CAPE MAY COURT HOUSE — The Sea Isle City Taxpayers Association usually tries to reduce taxes, but on Tuesday they asked Cape May County to spend more than $500 million.
The group is very concerned about the condition of four bridges along Ocean Drive and wants the Board of Chosen Freeholders to replace them. They are willing to pay higher taxes to make this happen.
“It’s probably the only time the Sea Isle City Taxpayers Association has asked for a tax increase. The No. 1 reason is safety, safety, safety,” said Joe McDevitt, a spokesman for the group.
McDevitt cited a fire earlier this year that destroyed three condominiums on the beachfront and the fire trucks could not cross the bridge at Townsends Inlet, which links Avalon and Sea Isle City. New Jersey Transit buses are too heavy to cross several of the bridges.
The group brought a number of charts that showed the $500 million, paid over a 30-year bond, would cost the average taxpayer just 98 cents per day.
“Its one dollar a day per household,” said Jim Malloy of the SICTA. “If you don’t do it, what is it going to cost?”
The group argues the time is right with low interest rates, cheap energy costs, and a relatively small inflation rate. It would reduce annual repair costs and boost tourism if the new spans include fishing piers, bicycle lanes, jogging paths and other improvements. They note it would also reduce down time when the bridges have to be closed.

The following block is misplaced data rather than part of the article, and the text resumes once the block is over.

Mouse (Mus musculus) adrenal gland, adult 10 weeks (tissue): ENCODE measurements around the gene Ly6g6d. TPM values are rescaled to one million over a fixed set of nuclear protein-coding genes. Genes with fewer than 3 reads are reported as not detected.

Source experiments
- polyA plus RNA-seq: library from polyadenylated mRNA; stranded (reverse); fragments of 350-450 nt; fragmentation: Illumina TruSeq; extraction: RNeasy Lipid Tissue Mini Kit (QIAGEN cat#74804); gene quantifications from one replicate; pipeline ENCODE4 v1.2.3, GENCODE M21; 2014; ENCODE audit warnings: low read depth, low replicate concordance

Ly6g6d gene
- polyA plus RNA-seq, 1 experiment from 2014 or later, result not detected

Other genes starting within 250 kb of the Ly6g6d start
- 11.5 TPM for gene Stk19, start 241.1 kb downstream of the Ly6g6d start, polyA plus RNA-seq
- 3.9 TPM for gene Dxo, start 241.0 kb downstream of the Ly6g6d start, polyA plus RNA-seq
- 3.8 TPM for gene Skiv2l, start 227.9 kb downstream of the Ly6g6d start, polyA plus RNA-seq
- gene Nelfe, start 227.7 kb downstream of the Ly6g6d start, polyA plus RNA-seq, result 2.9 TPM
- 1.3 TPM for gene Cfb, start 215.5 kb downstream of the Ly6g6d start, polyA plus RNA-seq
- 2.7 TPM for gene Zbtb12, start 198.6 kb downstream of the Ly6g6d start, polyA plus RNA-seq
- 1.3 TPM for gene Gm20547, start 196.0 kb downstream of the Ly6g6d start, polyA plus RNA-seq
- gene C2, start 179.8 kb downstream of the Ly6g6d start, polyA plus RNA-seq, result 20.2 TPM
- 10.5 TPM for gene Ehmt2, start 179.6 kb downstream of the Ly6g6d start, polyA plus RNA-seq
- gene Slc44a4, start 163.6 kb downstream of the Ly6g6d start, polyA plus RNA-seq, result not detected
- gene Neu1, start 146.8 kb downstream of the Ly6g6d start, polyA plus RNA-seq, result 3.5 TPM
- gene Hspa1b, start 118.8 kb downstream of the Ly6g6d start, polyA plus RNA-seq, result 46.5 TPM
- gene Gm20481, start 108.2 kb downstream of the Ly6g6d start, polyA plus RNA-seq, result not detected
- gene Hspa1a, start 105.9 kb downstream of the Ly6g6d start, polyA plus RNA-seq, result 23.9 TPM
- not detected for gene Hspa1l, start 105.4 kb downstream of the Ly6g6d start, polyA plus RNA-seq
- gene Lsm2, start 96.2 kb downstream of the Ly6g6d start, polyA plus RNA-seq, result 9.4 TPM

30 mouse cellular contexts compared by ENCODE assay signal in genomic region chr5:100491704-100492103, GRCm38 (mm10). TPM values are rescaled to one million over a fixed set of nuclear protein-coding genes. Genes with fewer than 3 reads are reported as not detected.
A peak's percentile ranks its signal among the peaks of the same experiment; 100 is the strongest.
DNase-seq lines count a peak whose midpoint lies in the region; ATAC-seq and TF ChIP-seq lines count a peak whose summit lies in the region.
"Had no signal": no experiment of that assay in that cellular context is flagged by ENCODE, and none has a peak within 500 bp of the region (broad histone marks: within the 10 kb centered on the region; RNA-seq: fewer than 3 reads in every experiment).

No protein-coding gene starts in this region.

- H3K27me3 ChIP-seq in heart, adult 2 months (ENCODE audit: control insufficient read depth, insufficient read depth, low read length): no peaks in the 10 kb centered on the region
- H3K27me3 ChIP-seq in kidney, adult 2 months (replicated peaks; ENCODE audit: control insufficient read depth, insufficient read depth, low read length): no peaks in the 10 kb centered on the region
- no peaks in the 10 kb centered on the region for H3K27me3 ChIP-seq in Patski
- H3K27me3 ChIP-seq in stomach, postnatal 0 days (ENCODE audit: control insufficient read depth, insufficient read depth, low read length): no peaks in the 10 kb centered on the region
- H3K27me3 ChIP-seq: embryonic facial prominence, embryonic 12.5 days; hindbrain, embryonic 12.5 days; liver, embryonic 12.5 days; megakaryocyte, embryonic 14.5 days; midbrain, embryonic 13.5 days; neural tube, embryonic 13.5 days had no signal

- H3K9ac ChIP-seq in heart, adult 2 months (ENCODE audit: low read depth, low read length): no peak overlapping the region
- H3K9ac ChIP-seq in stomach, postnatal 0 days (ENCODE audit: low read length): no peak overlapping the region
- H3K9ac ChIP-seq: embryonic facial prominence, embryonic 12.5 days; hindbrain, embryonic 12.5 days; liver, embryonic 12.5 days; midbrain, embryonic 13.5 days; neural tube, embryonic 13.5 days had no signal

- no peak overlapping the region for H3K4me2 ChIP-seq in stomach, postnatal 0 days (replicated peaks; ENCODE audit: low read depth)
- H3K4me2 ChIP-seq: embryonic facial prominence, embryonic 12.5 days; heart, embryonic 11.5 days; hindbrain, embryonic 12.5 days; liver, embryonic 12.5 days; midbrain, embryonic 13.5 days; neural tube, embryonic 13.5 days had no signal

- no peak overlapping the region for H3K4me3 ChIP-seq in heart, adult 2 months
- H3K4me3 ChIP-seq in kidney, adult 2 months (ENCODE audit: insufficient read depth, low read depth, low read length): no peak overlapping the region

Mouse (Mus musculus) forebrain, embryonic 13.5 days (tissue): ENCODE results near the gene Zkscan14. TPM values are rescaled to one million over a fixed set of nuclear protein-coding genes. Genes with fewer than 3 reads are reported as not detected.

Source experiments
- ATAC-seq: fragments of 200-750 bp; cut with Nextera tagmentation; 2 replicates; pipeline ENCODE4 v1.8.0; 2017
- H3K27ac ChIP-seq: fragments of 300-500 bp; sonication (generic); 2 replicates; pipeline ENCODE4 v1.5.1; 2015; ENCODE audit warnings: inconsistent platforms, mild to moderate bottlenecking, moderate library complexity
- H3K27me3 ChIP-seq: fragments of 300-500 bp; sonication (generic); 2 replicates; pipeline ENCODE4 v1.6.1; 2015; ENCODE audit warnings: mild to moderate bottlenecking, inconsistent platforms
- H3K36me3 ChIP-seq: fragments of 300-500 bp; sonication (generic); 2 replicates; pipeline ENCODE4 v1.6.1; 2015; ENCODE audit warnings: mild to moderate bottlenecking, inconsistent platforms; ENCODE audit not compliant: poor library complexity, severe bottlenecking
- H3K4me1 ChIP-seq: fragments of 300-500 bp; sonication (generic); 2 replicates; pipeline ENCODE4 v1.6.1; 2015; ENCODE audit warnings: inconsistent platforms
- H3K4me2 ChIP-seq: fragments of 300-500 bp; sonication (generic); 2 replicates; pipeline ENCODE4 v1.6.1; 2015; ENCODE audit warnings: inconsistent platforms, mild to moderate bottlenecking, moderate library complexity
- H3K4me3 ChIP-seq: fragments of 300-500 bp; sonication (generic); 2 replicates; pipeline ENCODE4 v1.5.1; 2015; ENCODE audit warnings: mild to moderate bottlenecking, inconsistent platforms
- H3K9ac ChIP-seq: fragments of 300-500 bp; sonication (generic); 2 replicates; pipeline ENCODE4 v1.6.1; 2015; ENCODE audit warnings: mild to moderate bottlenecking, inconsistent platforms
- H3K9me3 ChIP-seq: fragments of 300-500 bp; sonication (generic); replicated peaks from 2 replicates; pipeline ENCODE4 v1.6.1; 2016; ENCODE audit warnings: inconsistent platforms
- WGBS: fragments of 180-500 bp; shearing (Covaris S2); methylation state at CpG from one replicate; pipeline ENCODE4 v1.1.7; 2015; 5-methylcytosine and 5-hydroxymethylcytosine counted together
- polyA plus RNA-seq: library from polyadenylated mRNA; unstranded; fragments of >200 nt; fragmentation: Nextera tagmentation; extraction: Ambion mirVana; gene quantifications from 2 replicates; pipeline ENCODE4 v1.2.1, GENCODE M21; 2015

“We’re having nuisance closings due to high tide, which is relatively new,” said McDevitt.
Freeholder Director Jerry Thornton directed Treasurer Francine Springer to look into the data provided by the group but no promises were made. He said $500 million would have a huge impact on the county budget. Springer said the state would have to approve a tax increase this high.
“I’m not saying you’re wrong. Most of these bridges were built in 1935 and 1936 and they are deteriorating. I like what you’re saying but we can’t even get close to affording that,” said Thornton.
He also criticized the federal government. The county applied for federal stimulus (American Recovery and Reinvestment Act) money several years ago to replace the Middle Thorofare Bridge, which links Lower Township to the Wildwoods. Its condition has become a major problem for the Port of Cape May fishing industry.
A study showed the project would have boosted the Port of Cape May fishing industry by $7 million a year, including adding 55 new jobs. It also would have helped the region’s $100 million-a-year sand-mining industry while allowing cruise ships to come to Cape May, possibly jump-starting a new tourist industry. It was rejected.
“They should have put that $780 billion in stimulus into roads and bridges and instead they gave it to their friends on Wall Street,” said Thornton.
Actually, Foster said the Middle Thorofare project lost out to a pedestrian bridge in Camden.
The group wants four bridges replaced, including the ones at Townsends Inlet, Corsons Inlet, Grassy Sound and Middle Thorofare.
“The economy is right now,” said McDevitt.
The county is investing some repair money into several of the bridges with upgrades of about $5 million each for Grassy Sound and Townsend’s Inlet spans. Foster noted the bridges were never designed for the weight of modern fire engines, which are larger than ones in the 1930s and barely fit through the toll booths.
Foster also noted that the county dotted with waterways has a lot of other bridges in need of attention.
A secondary problem is the state’s Transportation Trust Fund is almost out of money due in part to New Jersey having among the highest costs in the nation for such infrastructure work.
“The Transportation Trust Fund is close to being insolvent,” said Freeholder Kristine Gabor.
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